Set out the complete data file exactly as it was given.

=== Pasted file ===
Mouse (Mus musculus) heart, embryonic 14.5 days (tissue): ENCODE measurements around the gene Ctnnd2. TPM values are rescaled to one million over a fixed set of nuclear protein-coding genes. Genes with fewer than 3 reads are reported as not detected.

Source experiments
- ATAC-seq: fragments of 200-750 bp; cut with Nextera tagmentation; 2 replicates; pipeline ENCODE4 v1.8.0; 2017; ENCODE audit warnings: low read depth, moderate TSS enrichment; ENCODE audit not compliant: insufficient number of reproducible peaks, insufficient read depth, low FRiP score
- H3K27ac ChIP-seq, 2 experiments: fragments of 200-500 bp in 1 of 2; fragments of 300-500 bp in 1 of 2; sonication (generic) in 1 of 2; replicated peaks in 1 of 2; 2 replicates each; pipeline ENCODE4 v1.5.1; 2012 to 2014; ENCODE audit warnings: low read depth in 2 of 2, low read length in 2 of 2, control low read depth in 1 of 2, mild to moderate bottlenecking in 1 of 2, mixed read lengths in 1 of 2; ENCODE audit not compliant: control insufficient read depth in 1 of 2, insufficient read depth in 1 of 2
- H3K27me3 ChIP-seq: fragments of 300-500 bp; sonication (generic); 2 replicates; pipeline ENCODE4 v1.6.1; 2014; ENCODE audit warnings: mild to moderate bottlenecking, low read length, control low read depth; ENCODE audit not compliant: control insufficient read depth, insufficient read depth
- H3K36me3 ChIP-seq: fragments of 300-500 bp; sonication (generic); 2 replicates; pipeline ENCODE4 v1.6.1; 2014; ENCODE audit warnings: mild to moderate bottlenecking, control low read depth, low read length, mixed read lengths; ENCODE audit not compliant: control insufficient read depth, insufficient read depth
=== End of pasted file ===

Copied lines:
Mouse (Mus musculus) heart, embryonic 14.5 days (tissue): ENCODE measurements around the gene Ctnnd2. TPM values are rescaled to one million over a fixed set of nuclear protein-coding genes. Genes with fewer than 3 reads are reported as not detected.

Source experiments
- ATAC-seq: fragments of 200-750 bp; cut with Nextera tagmentation; 2 replicates; pipeline ENCODE4 v1.8.0; 2017; ENCODE audit warnings: low read depth, moderate TSS enrichment; ENCODE audit not compliant: insufficient number of reproducible peaks, insufficient read depth, low FRiP score
- H3K27ac ChIP-seq, 2 experiments: fragments of 200-500 bp in 1 of 2; fragments of 300-500 bp in 1 of 2; sonication (generic) in 1 of 2; replicated peaks in 1 of 2; 2 replicates each; pipeline ENCODE4 v1.5.1; 2012 to 2014; ENCODE audit warnings: low read depth in 2 of 2, low read length in 2 of 2, control low read depth in 1 of 2, mild to moderate bottlenecking in 1 of 2, mixed read lengths in 1 of 2; ENCODE audit not compliant: control insufficient read depth in 1 of 2, insufficient read depth in 1 of 2
- H3K27me3 ChIP-seq: fragments of 300-500 bp; sonication (generic); 2 replicates; pipeline ENCODE4 v1.6.1; 2014; ENCODE audit warnings: mild to moderate bottlenecking, low read length, control low read depth; ENCODE audit not compliant: control insufficient read depth, insufficient read depth
- H3K36me3 ChIP-seq: fragments of 300-500 bp; sonication (generic); 2 replicates; pipeline ENCODE4 v1.6.1; 2014; ENCODE audit warnings: mild to moderate bottlenecking, control low read depth, low read length, mixed read lengths; ENCODE audit not compliant: control insufficient read depth, insufficient read depth